VALUE OF ATHLETICS—Morenci graduate John Bancroft (center) takes a turn at the microphone during a chat session at the opening of the Hometown Teams exhibit at Stair District Library. Clockwise to his left is John Dillon, Jed Hall, Jim Bauer, Joe Farquhar, George Hollstein, George Vereecke and Mike McDowell. Thomas Henthorn (at the podium) kicked off the conversation. Henthorn, a University of Michigan–Flint professor, will return to Morenci this Sunday to lead a game of vintage base ball at the school softball field.
  • Front.cross
    HUDSON RUNNER Jacob Morgan looks toward the top of the hill with dismay during the tough finish at Harrison Lake State Park. Fayette runner Jacob Garrow focuses on the summit, also, during the Eagle Invitational cross country run Saturday morning. Continuing rain and drizzle made the course even more challenging. Results of the race are in this week’s Observer.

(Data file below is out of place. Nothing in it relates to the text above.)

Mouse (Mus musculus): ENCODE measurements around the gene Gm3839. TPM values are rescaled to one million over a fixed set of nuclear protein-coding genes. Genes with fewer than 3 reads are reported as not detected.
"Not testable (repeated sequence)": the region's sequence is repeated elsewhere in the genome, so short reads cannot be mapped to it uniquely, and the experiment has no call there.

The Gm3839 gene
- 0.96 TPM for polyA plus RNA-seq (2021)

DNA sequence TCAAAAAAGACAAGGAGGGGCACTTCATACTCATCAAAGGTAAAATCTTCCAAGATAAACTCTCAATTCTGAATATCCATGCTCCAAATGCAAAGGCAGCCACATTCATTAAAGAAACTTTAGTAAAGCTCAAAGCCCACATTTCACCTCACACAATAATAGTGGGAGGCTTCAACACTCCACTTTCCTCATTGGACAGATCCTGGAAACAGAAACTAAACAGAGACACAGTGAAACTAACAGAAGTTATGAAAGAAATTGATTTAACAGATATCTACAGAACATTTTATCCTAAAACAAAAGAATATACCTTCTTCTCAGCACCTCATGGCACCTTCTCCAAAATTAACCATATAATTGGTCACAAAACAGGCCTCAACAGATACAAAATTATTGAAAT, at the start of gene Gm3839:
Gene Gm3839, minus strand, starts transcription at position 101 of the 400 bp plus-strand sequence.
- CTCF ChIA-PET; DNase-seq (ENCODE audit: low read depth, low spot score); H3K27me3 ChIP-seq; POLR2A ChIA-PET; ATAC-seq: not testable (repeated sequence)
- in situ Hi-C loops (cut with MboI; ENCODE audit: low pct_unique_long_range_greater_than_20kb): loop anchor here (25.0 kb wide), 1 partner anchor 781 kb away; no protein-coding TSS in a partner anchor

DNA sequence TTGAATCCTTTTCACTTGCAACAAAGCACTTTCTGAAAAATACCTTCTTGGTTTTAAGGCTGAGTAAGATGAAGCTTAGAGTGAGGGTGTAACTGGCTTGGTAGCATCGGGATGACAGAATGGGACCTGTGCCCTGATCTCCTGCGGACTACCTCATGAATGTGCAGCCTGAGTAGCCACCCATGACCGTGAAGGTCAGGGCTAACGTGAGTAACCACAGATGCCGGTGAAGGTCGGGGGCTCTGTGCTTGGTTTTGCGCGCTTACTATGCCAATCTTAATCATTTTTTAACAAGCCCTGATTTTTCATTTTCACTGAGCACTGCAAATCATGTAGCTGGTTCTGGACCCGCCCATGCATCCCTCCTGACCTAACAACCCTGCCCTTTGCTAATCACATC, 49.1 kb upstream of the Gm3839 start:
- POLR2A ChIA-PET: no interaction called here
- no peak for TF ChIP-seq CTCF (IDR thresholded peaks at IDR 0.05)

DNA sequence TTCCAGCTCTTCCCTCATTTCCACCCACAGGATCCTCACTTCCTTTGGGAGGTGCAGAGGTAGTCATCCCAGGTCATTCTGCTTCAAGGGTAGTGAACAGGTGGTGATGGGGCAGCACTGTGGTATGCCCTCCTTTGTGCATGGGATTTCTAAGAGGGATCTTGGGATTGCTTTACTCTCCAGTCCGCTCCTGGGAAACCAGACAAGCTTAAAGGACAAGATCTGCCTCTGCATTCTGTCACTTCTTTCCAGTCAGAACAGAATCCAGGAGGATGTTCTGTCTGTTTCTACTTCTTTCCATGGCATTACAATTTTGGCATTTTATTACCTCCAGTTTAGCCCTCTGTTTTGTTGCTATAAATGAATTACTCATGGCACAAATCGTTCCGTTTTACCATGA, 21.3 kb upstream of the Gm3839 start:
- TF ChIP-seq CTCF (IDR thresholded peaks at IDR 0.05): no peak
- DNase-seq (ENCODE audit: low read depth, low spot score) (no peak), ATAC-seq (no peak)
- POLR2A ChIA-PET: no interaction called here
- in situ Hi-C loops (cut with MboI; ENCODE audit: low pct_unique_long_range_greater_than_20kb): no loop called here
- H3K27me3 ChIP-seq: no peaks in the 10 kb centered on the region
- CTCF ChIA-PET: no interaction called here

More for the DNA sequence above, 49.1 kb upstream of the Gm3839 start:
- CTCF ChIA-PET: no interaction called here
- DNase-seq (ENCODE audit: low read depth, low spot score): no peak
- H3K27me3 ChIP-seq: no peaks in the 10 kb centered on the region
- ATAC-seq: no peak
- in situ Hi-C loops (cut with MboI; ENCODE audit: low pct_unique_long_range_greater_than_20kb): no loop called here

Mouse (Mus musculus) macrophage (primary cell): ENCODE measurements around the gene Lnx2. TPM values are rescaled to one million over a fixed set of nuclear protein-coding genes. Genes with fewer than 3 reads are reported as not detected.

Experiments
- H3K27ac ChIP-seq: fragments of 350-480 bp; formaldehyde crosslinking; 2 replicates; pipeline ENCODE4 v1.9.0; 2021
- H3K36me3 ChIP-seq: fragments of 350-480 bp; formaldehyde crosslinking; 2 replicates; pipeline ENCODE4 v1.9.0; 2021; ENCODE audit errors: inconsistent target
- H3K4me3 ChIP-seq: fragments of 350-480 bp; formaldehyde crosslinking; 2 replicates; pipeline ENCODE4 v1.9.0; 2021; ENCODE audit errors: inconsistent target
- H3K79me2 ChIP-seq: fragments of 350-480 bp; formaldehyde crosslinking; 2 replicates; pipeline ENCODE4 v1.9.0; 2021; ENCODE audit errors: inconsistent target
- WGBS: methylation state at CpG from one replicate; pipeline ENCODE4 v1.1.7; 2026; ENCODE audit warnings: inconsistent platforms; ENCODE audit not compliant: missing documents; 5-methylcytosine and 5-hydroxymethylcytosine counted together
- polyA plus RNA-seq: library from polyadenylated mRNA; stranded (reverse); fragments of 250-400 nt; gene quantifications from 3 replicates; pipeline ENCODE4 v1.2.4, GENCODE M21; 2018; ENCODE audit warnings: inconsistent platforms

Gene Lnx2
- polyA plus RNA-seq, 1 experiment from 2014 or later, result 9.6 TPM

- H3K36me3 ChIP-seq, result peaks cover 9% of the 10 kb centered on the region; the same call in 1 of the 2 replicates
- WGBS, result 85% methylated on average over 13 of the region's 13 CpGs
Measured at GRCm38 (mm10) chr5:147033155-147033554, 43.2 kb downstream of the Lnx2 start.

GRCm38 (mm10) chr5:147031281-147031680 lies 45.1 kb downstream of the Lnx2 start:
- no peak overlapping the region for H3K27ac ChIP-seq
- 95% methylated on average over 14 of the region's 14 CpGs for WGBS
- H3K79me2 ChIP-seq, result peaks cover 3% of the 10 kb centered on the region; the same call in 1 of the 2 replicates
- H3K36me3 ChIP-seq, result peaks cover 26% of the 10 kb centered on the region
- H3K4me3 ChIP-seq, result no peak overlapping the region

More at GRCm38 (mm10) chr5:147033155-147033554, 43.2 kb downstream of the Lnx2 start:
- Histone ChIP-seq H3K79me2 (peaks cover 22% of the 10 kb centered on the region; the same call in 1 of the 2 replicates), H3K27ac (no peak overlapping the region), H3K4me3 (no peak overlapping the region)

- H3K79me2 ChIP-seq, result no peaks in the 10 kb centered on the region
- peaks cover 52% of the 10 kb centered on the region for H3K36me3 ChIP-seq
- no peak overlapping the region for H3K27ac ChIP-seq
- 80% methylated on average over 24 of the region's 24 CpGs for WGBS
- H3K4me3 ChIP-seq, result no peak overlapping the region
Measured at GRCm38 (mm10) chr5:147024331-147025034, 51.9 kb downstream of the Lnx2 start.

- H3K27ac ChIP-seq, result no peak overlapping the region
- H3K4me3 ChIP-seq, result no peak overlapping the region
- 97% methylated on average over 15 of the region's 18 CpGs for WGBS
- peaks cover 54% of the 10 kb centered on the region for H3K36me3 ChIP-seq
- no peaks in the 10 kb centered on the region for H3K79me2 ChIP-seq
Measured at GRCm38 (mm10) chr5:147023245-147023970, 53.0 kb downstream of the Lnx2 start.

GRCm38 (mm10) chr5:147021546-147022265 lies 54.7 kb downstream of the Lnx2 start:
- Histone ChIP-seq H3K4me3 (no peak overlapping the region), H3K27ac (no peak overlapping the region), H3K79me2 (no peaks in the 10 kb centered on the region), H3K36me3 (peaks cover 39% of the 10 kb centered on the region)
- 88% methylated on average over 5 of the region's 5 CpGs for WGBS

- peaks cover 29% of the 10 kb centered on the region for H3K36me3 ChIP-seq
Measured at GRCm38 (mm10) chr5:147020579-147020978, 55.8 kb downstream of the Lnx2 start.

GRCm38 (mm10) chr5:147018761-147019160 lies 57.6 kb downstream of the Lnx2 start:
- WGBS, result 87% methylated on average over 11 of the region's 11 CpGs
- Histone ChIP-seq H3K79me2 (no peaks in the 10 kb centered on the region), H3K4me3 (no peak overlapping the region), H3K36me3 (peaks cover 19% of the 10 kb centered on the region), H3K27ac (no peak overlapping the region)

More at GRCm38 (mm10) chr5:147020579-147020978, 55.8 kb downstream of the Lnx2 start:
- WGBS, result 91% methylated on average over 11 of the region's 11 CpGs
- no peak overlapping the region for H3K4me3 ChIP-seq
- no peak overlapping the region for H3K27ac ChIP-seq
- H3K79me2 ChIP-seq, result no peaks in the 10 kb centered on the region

• Front.bear
    HOLDEN HUTCHISON gives a hug to a black bear cub—the product of a taxidermist’s skills—at the Michigan DNR’s Great Youth Jamboree. The event on Sunday marked the fourth year of the Jamboree. Additional photos are on page 12.
  • Front.crossing
    Crossing over—Jim Heiney was given a U.S. flag to carry by George Vereecke (behind Jim in the hat), turning him into the leader of the parade. Bridge Walk participants cross over Bean Creek while, in the background, members of the Morenci Legion Riders cross the main traffic bridge on East Street South. Additional photos appear on the back page of this week’s Observer.
  • Front.hose Testing
    HOSE safety—The FireCatt hose testing company from Troy put Morenci Fire Department hose to the test Monday morning when Mill Street was closed to traffic. The company also checks nozzles and ladders for wear in an effort to keep fire fighters safe while on calls.

Weekly newspaper serving SE Michigan and NW Ohio - State Line Observer ©2006-2016